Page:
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sirguessalot

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Everything posted by sirguessalot

  1. My guess...the first "death" is referring to what we call "childbirth"...and the "second death" is referring to what we call death. To "die before you die" is the gist of a common invitation at the root of all good religion...an invitation to practice silence and stillness as a minimum foundation for service. Radical periods of silence and stillness are the most direct and "effortless" way to "taste death and live". Short of that...injury, illness, being near death or simply aging, tend to force us into such deeper layers of self-discovery. The adult religious folks who miss this are the ones who cause trouble....reacting out of some sort of premature terror. But same goes for the doctors, scientists, and other adults in charge. To be made whole by contemplating our "second death" (which we simply call death) is to be prepared to be "born again." To see our inevitable death as a second birth prepares us for our final spiritual experience in this life. It also prepares us to serve and be in fellowship with those who are ill, injured, aging and dying. We taste the same states in order to relate. This is a baptism of fire. It hurts. Period. This is key practice to stimulate things like longevity, wisdom, love and sanity.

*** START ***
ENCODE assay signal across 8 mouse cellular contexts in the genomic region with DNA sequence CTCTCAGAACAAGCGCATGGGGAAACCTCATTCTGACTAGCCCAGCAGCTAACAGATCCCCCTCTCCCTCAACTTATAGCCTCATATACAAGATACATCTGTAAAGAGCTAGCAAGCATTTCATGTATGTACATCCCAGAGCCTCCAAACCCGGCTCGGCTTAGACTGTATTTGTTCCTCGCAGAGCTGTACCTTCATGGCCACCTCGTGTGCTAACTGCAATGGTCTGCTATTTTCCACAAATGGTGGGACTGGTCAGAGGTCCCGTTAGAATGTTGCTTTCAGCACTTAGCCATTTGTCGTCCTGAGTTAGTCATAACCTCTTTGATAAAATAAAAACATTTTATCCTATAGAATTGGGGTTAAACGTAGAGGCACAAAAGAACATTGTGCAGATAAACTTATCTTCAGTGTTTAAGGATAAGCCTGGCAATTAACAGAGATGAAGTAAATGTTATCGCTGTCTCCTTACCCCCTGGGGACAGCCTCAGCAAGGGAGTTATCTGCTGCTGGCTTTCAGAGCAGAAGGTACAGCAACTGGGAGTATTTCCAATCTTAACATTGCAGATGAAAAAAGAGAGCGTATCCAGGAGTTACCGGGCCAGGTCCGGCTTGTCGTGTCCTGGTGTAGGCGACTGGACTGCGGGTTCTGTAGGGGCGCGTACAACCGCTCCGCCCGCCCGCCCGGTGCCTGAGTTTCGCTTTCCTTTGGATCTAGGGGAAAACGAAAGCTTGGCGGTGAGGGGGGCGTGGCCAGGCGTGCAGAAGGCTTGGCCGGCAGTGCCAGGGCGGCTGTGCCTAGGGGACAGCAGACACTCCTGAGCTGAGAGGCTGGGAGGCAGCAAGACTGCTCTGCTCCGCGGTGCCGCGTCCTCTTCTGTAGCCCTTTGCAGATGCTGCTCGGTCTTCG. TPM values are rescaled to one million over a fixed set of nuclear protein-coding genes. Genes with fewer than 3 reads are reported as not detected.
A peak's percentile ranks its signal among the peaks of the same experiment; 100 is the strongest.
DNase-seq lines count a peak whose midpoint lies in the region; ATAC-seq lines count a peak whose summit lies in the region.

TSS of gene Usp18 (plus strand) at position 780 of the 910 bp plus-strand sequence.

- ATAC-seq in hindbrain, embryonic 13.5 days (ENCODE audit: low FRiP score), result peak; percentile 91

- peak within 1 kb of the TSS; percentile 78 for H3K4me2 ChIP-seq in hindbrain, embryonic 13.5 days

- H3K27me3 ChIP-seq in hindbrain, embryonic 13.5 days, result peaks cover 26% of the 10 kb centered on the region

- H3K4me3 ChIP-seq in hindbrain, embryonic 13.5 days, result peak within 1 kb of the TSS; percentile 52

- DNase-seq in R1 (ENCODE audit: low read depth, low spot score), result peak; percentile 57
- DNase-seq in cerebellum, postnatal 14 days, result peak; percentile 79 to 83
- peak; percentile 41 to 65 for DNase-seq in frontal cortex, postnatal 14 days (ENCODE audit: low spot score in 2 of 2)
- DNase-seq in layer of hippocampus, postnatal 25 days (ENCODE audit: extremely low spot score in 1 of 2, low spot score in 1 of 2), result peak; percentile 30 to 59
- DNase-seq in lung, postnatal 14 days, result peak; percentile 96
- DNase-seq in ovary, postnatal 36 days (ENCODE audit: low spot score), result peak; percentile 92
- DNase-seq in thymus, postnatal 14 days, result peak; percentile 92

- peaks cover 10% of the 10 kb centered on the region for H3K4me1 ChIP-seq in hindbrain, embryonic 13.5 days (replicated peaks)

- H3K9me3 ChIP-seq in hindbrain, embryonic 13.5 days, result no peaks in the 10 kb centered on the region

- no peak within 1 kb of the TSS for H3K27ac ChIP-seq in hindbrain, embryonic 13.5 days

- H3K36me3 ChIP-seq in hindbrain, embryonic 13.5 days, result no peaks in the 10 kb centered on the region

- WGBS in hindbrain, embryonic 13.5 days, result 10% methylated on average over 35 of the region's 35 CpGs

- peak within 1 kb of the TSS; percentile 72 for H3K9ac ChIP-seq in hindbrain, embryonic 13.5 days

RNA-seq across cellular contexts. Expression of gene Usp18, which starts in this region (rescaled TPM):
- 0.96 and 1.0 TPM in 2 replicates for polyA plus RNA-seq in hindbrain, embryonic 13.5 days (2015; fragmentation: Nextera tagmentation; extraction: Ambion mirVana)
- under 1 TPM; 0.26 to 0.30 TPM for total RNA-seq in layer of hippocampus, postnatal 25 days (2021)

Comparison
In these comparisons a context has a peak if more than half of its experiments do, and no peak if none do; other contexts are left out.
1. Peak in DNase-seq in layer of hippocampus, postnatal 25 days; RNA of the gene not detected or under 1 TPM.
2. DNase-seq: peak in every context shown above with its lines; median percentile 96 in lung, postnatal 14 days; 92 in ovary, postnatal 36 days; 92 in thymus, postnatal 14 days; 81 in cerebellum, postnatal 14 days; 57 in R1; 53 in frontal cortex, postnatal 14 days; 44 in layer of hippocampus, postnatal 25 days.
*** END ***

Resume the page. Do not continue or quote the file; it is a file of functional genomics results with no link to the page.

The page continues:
2. i was under the impression that "the apocalypse" was the only one written "by" Jesus. haha
  3. Seems to me that in the seasonality of life, autumn arrives for everyone who lives to see it. The midpoint of life is a "God-given" rite of passage into deeper reflection. We have never had as many elbows in our road to reflect on as we do now. With this comes a season of regrets. A season of noticing patterns. A season of humiliations. A season of beginning to reap what we’ve sown...even if we didn’t know what we were sowing. Some have called it a “Wilderness Stage.” The way we respond to this varies, but a common response is fight or flight. It is also a strong invitation to enter that wilderness and change the way we see our selves in the world…again. Maybe even prepare for winter. Where words like redemption and atonement become useful again. We spend the entire second half of life healing (or not) from all the damage of the first half…physically too. But if we are to turn lead into gold to some greater degree in this life...this is when it naturally begins. Harder to start in winter. Sadly, much of society and culture seems mostly geared to eternal summer and spring til the end. Very little to support or prepare for the shifts of the second half. “Permission to transform/grow up” does not come cheap, if at all. Especially when the grown-ups in control are neither. I thank God these forces (the seasonalities and such) seem stronger than society or culture. So we find our way through the seasons anyway. As if “God springs forth in a desert.” … Anyway, here is what I remember from an old “Spiritual Geographying” exercise I learned: Be still. Breath. Simply note the 3 worst times of your life and the 3 best times of your life (or 5 or more of both depending on age). Reflect. Notice the relationships. Some share it with everyone. Some share it with a friend. Some share it with God alone. That sort of thing.